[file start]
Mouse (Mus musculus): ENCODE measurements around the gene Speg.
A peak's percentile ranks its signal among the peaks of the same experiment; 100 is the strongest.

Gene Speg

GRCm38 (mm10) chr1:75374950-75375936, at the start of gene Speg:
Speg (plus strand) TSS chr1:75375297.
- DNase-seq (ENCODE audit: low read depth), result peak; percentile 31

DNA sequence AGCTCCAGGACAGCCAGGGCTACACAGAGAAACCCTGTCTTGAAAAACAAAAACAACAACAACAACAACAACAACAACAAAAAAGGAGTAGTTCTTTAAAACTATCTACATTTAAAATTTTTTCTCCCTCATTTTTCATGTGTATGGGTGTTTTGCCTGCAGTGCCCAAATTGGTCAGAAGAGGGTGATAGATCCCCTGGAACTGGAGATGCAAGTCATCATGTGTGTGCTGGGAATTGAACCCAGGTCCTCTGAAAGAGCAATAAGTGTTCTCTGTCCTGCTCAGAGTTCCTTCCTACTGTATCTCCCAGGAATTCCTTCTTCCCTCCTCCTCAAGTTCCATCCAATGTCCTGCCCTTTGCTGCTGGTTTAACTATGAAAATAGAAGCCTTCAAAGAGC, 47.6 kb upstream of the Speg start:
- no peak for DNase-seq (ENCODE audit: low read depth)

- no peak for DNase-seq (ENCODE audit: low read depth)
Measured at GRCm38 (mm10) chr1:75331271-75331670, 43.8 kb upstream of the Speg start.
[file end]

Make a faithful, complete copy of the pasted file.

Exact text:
Mouse (Mus musculus): ENCODE measurements around the gene Speg.
A peak's percentile ranks its signal among the peaks of the same experiment; 100 is the strongest.

Gene Speg

GRCm38 (mm10) chr1:75374950-75375936, at the start of gene Speg:
Speg (plus strand) TSS chr1:75375297.
- DNase-seq (ENCODE audit: low read depth), result peak; percentile 31

DNA sequence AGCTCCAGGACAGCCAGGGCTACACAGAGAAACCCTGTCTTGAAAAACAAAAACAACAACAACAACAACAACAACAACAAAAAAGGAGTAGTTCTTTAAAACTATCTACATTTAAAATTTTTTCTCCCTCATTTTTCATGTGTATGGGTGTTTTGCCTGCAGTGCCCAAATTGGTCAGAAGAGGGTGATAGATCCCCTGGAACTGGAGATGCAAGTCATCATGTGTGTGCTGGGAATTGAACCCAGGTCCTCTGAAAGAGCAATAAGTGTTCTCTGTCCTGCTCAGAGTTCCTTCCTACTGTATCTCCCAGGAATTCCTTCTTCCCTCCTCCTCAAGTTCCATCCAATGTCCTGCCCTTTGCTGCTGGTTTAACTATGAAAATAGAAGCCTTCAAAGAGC, 47.6 kb upstream of the Speg start:
- no peak for DNase-seq (ENCODE audit: low read depth)

- no peak for DNase-seq (ENCODE audit: low read depth)
Measured at GRCm38 (mm10) chr1:75331271-75331670, 43.8 kb upstream of the Speg start.